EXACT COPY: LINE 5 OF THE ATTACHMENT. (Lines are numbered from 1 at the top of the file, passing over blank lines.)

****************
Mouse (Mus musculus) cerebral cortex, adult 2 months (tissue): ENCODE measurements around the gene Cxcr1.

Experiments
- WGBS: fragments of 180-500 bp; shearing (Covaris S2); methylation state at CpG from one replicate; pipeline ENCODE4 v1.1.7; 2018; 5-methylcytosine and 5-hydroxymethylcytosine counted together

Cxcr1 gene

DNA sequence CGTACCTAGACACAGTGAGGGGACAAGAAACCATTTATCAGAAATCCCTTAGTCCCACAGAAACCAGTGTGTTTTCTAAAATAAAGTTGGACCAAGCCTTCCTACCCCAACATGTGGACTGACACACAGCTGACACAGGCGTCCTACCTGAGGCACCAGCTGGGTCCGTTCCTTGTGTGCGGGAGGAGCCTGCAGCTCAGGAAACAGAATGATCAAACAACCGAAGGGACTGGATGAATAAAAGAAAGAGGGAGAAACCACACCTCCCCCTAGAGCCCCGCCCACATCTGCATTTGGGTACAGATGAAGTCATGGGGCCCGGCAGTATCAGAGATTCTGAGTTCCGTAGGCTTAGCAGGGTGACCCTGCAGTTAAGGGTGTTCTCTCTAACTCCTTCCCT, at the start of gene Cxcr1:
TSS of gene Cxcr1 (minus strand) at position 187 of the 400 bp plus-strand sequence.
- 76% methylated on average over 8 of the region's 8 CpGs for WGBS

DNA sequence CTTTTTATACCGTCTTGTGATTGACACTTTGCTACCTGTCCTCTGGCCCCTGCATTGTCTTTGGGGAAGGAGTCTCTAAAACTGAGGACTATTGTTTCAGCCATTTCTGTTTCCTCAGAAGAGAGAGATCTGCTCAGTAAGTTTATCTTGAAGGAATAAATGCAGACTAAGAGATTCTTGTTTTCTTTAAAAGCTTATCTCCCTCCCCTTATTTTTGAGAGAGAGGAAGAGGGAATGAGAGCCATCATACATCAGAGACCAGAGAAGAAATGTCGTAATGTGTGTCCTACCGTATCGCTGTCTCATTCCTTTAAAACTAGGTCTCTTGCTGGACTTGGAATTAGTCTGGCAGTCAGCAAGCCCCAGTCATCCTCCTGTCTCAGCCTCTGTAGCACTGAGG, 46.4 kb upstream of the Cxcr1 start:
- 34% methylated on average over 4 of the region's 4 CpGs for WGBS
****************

DNA sequence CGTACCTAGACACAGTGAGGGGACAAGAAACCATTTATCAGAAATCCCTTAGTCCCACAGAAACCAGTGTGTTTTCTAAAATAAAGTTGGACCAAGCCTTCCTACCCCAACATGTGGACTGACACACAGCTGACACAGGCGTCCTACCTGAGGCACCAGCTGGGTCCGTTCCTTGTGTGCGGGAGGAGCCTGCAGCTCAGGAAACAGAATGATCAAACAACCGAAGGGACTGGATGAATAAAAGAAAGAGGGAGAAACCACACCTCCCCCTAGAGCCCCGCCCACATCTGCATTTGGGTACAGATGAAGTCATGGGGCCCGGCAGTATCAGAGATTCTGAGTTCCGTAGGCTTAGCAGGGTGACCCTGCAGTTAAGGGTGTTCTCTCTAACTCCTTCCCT, at the start of gene Cxcr1: